1. Both those classes definitely stuck in my mind as well. When else will I ever be a Republican Eskimo ironically arguing for the segregation of the seal population? It may not have been about our lives, but the content of the lesson was definitely our own and a collaborative creation. Isn’t that the point in the end?

    1. Chris Ożóg

      ¿Y qué hace el hielo? Se derrite, como tu argumento… I will never forget Donal saying that as it made me laugh so much. It’s not that it’s personal, or even new, it’s just the phrasing and that’s now in my head as something akin to a chunk. The creativity involved in constructing the arguments, expressing what we wanted to say and Fernando supplying the necessary lexis or phrasing makes that lexis highly personal, I believe. It is, after all, much harder to forget something you came up with, as opposed to merely being told.

      ¡Que las clases sigan así, mae!

  2. Hi Ben,

    Nice post. I like how you include your own language learning experience into it as well.

    You’ve raised two points that have interested me in this post. Firstly, how far do you have to push students to get them to venture into the surrounding countryside, take a weekend trip or visit a neighbouring town? Is it OK for them to always hang around and get to know the neigbours? The skeleton you referenced (thanks, by the way) was one I’ve tried and developed mostly with teenage learners, who love the opportunity to use their creativity with story writing. Do they want to share personal details? Well, not really always. Do they want to write about an alien who became a taxi driver in New York and the problems he had? Well, My teenage students on Friday really did, and there was lots of lovely language emerging from their contexts. Just like the porcupine and paintbrush examples. Creativity, ownership, lots of language retention.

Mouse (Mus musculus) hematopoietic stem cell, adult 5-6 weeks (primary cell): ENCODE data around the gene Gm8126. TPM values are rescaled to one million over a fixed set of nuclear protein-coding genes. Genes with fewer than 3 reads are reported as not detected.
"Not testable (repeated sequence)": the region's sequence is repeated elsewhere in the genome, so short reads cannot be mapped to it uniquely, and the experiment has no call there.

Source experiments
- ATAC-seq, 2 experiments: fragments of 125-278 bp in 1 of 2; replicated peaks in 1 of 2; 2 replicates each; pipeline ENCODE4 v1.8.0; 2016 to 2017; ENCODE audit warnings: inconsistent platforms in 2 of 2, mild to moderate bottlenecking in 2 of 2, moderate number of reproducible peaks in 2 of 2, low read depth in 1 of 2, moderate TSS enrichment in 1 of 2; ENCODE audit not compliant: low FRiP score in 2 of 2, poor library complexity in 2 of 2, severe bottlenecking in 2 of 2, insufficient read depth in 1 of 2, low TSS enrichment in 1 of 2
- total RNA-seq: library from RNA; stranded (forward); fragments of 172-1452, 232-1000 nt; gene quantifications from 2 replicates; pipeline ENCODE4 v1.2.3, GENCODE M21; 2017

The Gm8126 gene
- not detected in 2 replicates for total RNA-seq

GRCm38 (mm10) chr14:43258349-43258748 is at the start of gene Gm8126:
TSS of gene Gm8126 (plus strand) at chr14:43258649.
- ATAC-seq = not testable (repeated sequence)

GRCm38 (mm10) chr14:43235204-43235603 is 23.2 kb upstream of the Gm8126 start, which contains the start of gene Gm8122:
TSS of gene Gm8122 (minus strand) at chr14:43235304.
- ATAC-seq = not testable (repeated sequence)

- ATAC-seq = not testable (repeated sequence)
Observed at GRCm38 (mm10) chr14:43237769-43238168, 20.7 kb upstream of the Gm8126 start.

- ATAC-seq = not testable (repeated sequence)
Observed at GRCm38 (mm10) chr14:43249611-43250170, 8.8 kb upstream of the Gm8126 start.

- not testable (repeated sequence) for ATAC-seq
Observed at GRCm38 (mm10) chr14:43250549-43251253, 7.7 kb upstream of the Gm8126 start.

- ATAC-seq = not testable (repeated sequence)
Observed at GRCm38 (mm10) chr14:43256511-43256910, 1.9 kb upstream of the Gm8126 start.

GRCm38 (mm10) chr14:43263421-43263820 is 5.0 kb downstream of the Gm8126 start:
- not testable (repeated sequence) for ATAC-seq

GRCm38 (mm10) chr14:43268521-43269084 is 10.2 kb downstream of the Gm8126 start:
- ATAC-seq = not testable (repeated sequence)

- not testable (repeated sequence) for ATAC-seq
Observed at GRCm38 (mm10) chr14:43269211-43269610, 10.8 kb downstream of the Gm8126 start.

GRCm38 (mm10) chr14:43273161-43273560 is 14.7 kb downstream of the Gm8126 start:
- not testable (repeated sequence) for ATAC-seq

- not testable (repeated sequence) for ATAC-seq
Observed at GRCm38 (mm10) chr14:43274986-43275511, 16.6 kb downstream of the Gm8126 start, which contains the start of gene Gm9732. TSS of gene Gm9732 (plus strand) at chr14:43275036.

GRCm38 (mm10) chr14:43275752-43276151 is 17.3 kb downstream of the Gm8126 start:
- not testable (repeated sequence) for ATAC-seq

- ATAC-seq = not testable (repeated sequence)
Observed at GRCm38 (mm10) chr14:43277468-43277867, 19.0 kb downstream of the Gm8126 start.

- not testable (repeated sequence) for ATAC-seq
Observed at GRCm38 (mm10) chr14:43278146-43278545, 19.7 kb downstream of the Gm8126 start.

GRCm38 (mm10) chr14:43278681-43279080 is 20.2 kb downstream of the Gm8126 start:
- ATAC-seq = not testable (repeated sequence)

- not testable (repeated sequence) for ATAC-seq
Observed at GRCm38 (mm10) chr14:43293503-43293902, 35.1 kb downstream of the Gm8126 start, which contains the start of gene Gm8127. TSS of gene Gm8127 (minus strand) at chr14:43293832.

Which brings me to my next thought. I am Dogme as long as it fits the dynamic and the needs of the class. When those needs change or what they respond to changes then my teaching, of course, becomes less like conventional Dogme. I guess I work under the guise of ‘what’s emergent is important to deal with’ and ‘what a student wants to express or wants to be able to do is the most important thing’ – these are my guiding forces. When it comes to YLs (12+) I’ve found many would much rather not share personal stories or information straight away. Cue the switch to another type of teacher.

    Perhaps you’ve not misunderstood elements of Dogme teaching but merely adapted them into your image and identity as a teacher…

    As an interesting addition, ‘the straw that broke the camel’s back’ in Italian is ‘la goccia (d’acqua) che ha fatto traboccare il vaso’

    thanks for the post,

    Dale

    1. Chris Ożóg

      Hi Dale,

      Thanks for the comment. I have to say, I agree with all you say there, particularly as regards the teenagers, creativity and sharing personal stories. I’ve had so many really fun and successful classes with teens when they have to invent stories. There’s always language emerging and they enjoy it. They wouldn’t be so happy with being asked to talk about personal things because, well, they’re teens after all.